Well, Peter repeated the same response he gave to their injunction the last time. “We have to obey God, rather than you.” But then he also responded to the last part. “The God of our fathers raised Jesus, whom you killed by hanging him on a tree.” “Yes, his blood is on you!” Peter didn’t let them off the hook, did he! In fact, he included that part in his response here, and he already had included it in all of his messages so far! Whether they liked it or not, they had a prominent role in the story he was telling!
Well, now these guys were really mad! They sent the boys out so they could figure out what to do. And that’s when we have this great speech, and this wonderful advice, from this man named Gamaliel. Gamaliel was a respected member of the council, and the teacher of Saul, who would become (who?) Paul. Gamaliel told them, “Keep away from these men and let them alone! For if this plan or this undertaking is of men, it will fail. But if it is of God, you will not be able to overthrow them. And you might even be found to be fighting against God!”
Those are very wise words, aren’t they? In fact, those are the words I want you to think about for today. In all of our plans, we should ask, “is what we’re doing of God?” “It is God’s plan? Or is it our plan?” I hope you see how that makes all the difference!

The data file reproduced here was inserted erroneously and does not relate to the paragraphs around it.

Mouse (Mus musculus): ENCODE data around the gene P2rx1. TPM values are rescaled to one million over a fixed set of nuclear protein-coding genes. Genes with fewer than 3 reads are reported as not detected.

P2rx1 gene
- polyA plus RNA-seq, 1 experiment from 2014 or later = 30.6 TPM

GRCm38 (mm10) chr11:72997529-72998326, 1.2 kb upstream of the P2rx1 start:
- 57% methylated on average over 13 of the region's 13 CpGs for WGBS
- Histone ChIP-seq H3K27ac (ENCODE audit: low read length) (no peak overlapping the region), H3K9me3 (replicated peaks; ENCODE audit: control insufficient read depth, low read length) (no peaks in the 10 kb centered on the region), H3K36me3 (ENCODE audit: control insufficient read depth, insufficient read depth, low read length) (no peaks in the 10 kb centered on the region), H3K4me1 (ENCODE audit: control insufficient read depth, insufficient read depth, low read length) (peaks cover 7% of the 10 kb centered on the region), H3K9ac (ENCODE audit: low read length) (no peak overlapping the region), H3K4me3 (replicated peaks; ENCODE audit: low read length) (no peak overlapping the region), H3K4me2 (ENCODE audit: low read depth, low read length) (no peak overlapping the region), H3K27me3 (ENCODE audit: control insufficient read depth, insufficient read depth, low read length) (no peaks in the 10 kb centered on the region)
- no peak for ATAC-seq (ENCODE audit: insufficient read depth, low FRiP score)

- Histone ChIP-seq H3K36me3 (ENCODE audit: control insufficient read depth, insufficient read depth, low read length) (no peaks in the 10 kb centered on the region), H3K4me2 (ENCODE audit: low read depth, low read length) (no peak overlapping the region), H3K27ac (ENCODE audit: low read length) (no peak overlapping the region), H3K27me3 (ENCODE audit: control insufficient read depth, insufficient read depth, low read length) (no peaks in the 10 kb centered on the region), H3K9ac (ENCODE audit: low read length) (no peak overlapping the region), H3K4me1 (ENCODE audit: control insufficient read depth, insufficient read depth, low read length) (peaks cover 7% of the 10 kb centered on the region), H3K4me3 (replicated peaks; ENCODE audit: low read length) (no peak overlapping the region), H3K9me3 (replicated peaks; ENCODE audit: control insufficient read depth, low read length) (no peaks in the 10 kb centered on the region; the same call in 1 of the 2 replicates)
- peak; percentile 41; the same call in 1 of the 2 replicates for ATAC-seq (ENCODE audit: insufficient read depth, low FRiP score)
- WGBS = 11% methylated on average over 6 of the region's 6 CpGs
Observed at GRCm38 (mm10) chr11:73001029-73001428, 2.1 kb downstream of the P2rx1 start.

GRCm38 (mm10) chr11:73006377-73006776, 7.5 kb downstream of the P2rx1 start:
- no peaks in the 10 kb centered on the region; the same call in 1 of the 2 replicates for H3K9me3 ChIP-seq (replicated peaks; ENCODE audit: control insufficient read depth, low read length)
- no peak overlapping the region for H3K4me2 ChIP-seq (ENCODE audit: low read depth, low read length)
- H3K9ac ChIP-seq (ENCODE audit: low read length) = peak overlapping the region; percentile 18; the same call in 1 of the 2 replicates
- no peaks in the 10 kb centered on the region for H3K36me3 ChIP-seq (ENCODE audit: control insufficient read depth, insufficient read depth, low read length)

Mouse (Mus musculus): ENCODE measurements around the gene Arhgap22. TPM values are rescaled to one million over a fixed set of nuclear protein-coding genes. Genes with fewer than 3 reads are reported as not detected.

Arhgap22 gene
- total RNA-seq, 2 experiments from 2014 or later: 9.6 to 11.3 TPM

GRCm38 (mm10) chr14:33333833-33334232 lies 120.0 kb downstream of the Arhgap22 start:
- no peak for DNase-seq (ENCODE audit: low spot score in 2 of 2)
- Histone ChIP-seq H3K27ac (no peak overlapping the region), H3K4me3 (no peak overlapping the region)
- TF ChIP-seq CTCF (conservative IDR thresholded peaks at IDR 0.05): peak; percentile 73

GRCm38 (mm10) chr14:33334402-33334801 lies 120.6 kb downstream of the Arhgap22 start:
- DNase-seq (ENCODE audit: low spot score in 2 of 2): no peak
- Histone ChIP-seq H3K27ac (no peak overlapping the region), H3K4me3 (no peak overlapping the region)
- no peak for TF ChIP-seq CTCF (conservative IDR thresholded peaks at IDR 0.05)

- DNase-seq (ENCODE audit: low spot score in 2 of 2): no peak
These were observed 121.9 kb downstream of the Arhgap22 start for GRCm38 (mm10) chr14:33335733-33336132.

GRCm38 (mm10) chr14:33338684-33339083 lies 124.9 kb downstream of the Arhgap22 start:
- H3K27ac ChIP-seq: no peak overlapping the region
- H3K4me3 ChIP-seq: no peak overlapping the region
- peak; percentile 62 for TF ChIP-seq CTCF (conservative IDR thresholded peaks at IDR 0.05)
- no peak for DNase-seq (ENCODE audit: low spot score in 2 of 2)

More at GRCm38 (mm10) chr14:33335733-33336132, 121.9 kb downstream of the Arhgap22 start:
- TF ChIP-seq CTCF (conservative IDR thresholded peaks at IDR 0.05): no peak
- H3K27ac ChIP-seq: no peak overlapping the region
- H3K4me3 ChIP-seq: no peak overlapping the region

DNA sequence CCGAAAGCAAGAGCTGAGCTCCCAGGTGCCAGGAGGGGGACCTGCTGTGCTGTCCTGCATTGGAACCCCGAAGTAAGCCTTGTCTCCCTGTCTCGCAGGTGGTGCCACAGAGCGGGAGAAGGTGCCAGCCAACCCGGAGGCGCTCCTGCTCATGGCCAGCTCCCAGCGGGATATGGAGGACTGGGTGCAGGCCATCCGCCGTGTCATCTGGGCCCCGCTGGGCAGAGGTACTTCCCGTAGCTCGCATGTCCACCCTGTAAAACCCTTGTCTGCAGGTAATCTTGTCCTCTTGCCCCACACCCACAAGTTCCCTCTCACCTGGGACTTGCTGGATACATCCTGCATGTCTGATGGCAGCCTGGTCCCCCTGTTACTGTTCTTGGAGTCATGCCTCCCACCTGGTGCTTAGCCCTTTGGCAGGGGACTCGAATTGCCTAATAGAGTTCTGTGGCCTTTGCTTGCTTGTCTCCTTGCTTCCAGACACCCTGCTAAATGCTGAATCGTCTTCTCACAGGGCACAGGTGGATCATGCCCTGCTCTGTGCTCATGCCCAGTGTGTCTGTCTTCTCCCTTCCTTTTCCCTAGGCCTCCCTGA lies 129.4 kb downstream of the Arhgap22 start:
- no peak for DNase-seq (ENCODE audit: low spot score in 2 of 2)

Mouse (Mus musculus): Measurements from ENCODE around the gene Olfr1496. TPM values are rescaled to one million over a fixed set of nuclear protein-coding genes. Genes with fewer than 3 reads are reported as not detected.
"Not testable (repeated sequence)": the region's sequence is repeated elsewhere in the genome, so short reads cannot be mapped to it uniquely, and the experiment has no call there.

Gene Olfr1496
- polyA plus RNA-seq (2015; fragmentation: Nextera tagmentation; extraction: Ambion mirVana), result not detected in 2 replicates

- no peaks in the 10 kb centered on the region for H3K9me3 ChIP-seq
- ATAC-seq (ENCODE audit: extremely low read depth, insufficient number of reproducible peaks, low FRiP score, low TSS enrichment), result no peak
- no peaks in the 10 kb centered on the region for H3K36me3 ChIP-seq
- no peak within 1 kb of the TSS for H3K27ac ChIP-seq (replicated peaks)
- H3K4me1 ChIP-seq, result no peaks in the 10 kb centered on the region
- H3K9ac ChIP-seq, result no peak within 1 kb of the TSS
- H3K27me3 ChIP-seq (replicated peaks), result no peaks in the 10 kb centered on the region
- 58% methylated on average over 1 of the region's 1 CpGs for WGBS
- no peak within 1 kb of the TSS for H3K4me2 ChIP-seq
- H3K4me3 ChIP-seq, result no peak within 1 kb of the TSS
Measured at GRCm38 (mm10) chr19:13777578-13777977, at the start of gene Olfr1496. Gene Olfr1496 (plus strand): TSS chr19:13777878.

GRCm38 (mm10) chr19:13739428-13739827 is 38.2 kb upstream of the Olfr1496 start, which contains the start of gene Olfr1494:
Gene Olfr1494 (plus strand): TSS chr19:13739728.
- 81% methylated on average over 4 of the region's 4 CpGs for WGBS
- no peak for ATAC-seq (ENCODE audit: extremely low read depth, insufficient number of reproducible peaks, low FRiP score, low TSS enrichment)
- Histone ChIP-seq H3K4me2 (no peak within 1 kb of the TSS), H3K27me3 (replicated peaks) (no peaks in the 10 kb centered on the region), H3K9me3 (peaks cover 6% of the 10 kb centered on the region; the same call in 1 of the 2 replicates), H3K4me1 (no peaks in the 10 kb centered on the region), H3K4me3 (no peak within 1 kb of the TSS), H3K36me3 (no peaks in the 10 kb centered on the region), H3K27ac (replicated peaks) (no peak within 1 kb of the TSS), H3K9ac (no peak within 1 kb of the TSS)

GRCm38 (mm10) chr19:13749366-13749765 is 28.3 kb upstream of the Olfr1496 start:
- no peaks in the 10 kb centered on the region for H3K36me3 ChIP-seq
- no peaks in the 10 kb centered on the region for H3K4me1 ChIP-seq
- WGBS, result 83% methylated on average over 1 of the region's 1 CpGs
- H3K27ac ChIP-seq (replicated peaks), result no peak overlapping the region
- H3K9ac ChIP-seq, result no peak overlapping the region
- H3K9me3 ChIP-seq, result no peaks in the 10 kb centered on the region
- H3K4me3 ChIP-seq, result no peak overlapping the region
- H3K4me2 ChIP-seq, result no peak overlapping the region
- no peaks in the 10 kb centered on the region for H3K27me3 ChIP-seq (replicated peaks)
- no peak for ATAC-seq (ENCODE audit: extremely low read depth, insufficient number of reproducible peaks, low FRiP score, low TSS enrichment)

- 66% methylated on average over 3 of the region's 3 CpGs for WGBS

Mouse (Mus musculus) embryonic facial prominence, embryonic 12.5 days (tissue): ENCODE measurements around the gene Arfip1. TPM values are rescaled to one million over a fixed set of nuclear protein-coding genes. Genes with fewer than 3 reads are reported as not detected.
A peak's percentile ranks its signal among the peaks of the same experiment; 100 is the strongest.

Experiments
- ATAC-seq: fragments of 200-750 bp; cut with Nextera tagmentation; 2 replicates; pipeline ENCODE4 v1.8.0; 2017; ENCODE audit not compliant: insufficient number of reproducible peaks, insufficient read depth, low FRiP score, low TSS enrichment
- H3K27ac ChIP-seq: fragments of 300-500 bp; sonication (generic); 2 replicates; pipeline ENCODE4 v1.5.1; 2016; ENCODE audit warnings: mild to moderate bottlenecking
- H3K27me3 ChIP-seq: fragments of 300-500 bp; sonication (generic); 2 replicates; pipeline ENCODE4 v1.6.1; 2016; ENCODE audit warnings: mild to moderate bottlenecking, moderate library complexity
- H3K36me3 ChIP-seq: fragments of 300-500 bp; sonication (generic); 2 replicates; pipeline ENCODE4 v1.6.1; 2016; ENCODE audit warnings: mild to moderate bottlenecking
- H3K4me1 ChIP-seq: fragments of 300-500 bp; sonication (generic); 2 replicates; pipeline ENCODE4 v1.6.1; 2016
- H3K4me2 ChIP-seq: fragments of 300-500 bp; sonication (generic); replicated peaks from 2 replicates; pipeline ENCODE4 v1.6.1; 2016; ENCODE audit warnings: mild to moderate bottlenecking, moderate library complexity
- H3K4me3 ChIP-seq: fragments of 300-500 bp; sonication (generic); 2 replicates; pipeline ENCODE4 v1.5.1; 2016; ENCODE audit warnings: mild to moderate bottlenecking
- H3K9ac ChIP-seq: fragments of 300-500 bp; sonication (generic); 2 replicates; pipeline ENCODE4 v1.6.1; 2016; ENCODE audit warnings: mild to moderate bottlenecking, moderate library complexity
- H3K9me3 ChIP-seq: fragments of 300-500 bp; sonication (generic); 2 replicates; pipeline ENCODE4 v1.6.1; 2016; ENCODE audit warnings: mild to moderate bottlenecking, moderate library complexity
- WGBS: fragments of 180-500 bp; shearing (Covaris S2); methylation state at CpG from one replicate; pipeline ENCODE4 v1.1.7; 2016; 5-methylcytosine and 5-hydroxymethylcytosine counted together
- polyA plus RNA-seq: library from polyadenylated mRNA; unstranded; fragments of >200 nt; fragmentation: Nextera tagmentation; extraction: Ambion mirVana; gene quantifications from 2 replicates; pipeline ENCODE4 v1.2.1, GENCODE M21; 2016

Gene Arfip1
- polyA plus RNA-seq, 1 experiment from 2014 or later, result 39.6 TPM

Well, to their credit, the priests took Gamaliel’s advice. They brought the disciples in, they beat them, they charged them again not to preach about Jesus, and they let them go. That doesn’t sound like “letting them alone” to me. But it didn’t matter! The disciples didn’t obey their injunction, anyway! In fact, they left “rejoicing that they were counted worthy to suffer dishonor for the name of Jesus.” Do you ever “rejoice” that you’re “counted worthy to suffer dishonor for the name of Jesus?” These guys did! “And,” we’re told, “they preached and taught every day – in the Temple.” You can only imagine what the priests thought about that! Not only, did they not stop them, but now it was worse! They were preaching every day in the heart of Jerusalem!
I hope we see that picture of the early Church. It’s one of rejoicing on the part of the ever-growing number of believers. It’s one of tension between them and the Jewish leadership. And it’s one of all those who were part of this story, wondering what was going to happen next! Because they had no idea, did they?